On Oct. 16, the Emerging Leader Program hosted Rena Ferber Finder, one of the few living Holocaust survivors. Dozens of Boston College students attended the event and had the opportunity to hear a direct account of Fiber's experiences.
Rena Ferber Finder was a mere ten years old when the Nazis invaded her home city of Krakow, Poland. Forced into isolation with her mother after her father’s abduction by the Gestapo, Finder’s new life was riddled with prejudice and violence. Along with her mother, she was eventually sent to work in the factory of Oskar Schindler.
Schindler was one of the first men to join the Nazi party. He operated a factory that manufactured enamel kitchenware and ammunition to fuel the German war efforts.
Despite his affiliation with the Nazi party, Schindler actively sought to protect Jews as violence and aggression against them continued to expand. He did so by employing them in his factories which provided them with safe and humane working and living conditions.
Finder opened her speech by connecting her experiences of living through the Holocaust and working in Schindler’s factory to the lives of the students in her audience.
She emphasized that Oskar Schindler’s decision to stand up against hate and take action to protect his Jewish employees ultimately saved her life. Finder encouraged each person in the crowd to fight for their beliefs and to be courageous.
She reiterated several times to the audience, “You’re old enough to vote, it’s up to you, I look at you, and I see the future.”
Further into her talk, Finder elaborated on the details of one of the most impactful interactions she had with Schindler. As a young girl working in the ammunition section of Schindler’s factory, she was assigned to work with a broken machine.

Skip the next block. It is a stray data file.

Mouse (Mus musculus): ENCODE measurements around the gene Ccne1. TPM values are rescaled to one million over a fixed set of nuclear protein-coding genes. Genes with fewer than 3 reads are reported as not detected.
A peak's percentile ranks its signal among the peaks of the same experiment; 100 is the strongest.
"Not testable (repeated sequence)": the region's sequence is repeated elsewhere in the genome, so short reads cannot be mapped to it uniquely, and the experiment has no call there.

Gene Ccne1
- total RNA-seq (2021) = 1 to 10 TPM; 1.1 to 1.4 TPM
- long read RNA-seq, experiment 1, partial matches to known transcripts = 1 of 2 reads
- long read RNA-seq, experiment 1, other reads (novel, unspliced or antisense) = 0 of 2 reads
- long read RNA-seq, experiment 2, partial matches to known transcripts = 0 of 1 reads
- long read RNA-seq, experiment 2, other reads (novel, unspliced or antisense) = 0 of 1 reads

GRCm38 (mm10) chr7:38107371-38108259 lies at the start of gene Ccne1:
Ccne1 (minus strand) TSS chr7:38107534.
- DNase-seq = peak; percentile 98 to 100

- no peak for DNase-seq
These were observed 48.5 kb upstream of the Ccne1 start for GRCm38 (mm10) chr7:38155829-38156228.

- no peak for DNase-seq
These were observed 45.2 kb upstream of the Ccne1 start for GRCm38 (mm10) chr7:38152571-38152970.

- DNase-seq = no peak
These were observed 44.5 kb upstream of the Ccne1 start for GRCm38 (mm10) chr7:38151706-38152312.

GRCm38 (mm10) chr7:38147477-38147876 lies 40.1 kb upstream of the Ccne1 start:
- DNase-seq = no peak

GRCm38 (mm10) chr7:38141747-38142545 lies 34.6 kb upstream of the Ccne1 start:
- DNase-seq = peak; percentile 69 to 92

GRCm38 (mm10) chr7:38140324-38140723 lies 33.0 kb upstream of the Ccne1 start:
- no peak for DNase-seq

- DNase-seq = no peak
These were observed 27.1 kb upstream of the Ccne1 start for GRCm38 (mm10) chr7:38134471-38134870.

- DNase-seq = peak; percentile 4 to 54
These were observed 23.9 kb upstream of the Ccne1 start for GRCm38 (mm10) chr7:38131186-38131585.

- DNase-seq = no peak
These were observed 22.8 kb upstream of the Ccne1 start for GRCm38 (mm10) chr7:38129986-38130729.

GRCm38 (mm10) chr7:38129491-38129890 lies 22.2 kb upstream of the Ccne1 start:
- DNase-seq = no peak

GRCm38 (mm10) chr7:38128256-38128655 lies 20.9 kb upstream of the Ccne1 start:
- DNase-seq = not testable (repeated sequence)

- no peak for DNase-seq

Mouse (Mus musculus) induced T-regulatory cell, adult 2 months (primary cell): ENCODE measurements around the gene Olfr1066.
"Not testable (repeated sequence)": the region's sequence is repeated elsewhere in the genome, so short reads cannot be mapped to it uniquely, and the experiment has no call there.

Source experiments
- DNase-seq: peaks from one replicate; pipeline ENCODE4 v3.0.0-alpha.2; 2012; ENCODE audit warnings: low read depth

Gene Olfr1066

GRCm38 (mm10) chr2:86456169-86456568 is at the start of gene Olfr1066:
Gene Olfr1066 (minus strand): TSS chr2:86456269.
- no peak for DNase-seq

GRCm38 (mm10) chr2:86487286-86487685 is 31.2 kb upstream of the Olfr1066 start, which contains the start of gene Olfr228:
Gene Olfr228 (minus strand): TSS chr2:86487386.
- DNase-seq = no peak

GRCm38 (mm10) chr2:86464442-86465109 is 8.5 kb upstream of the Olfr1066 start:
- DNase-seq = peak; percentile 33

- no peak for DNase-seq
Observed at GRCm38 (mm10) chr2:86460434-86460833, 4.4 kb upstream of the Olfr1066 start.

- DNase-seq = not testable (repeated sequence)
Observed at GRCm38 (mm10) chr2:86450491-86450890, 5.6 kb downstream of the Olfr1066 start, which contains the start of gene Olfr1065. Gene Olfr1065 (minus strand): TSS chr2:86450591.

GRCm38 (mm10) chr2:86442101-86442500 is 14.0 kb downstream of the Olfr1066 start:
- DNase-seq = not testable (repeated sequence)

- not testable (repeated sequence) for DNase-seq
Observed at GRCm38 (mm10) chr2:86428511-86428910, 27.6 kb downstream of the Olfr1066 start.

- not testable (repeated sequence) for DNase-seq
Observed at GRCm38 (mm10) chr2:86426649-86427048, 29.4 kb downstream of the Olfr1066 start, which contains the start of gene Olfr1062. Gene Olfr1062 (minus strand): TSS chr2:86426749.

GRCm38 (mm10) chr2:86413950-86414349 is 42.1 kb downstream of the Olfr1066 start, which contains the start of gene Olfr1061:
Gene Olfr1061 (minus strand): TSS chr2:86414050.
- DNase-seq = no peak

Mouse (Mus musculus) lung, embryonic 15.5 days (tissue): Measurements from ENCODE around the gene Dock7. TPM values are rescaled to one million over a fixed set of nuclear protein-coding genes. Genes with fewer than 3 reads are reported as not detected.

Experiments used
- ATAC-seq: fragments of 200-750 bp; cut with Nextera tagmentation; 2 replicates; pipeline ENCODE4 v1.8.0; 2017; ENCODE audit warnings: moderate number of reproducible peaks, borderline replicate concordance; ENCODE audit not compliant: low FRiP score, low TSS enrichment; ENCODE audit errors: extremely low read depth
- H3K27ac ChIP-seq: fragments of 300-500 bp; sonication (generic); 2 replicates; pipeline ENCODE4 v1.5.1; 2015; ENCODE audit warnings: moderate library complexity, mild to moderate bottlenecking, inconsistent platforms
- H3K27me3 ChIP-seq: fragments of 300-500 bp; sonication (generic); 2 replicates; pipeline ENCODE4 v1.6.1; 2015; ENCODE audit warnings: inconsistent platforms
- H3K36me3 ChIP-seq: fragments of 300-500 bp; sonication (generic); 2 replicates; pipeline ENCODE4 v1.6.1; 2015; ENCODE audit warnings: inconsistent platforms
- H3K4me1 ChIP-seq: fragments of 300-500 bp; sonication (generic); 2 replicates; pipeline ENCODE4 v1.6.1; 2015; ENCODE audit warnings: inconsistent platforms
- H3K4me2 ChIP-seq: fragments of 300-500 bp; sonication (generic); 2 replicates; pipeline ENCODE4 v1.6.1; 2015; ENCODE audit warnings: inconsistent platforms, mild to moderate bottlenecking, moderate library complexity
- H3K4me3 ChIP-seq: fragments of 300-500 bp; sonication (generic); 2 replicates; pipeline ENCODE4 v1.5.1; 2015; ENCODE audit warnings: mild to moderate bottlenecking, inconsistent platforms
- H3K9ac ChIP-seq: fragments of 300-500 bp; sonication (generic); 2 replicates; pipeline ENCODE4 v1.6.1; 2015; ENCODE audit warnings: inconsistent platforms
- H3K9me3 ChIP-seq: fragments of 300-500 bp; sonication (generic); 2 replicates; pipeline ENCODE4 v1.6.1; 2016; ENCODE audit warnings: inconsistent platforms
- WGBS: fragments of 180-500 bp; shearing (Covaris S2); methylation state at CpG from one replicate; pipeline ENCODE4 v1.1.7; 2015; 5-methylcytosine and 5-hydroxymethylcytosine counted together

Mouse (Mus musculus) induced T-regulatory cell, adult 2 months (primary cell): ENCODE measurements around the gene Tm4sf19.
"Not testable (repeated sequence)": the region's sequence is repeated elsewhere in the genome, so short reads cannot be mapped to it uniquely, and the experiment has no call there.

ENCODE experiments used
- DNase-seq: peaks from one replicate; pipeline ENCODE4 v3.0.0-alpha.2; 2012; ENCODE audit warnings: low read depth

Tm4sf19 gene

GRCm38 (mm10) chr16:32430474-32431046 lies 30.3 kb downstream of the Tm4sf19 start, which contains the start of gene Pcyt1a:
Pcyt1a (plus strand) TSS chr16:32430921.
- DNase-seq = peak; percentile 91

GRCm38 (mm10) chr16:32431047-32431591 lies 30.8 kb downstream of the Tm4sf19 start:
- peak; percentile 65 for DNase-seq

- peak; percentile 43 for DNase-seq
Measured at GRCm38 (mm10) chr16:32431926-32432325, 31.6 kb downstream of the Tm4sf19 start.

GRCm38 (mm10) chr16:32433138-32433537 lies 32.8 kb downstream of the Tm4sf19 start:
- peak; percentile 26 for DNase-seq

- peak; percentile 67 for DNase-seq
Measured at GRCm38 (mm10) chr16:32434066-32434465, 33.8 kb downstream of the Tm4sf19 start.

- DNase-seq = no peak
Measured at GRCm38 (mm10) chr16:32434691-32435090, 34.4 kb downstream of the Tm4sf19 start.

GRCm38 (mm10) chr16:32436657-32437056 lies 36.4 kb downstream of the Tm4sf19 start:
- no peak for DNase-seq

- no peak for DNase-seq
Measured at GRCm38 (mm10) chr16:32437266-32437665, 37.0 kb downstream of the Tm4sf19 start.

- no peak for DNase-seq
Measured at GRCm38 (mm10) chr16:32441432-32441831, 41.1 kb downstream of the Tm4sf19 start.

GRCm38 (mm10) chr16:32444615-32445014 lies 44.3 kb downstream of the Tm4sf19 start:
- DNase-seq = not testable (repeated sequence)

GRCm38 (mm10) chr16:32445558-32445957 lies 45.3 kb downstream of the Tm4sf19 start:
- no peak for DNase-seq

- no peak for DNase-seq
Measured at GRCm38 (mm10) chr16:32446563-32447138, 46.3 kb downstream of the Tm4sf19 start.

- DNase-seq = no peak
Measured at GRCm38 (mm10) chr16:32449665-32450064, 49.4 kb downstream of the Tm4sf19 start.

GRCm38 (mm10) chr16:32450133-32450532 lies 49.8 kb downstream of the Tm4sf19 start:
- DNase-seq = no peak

A guard noticed the malfunctioning machine and let his temper out on young Finder, berating her for damaging the machine, accusing her of sabotage, and threatening to have her killed. Finder recalled watching Oskar Schindler walk across the glass bridge that separated the ammunition side of the factory from the kitchenware production side.
Coming to her rescue, Schindler questioned the guard’s logic, “How could this little girl break this big machine?” he said, thereby saving her from accusations of sabotage and the fatal punishments that would follow.
Following the altercation, Schindler would walk by Finder’s machine and regularly pat her gently on the head. To Finder this meant that “he [Schindler] saw us as humans.” She also said that the efforts he took to protect her life made him “a hero."
Ultimately, Finder guided her talk towards the importance of not forgetting the past.
She took several minutes to express her gratitude to Steven Spielberg, the critically acclaimed director who led the film project Schindler’s List. Spielberg’s decision to make a film depicting the role of Oskar Schindler and his factory in the Holocaust not only brought to light the strife of the Jewish people but the value of courage and upstanding actions in times of need.
Rena Ferber Finder not only had an impactful and compelling story to tell, but she offered an inspirational call to action. She urged Boston College students to act, practice self-awareness, and to seek to be men and women for others by modeling Oskar Schindler’s bravery, and kindness.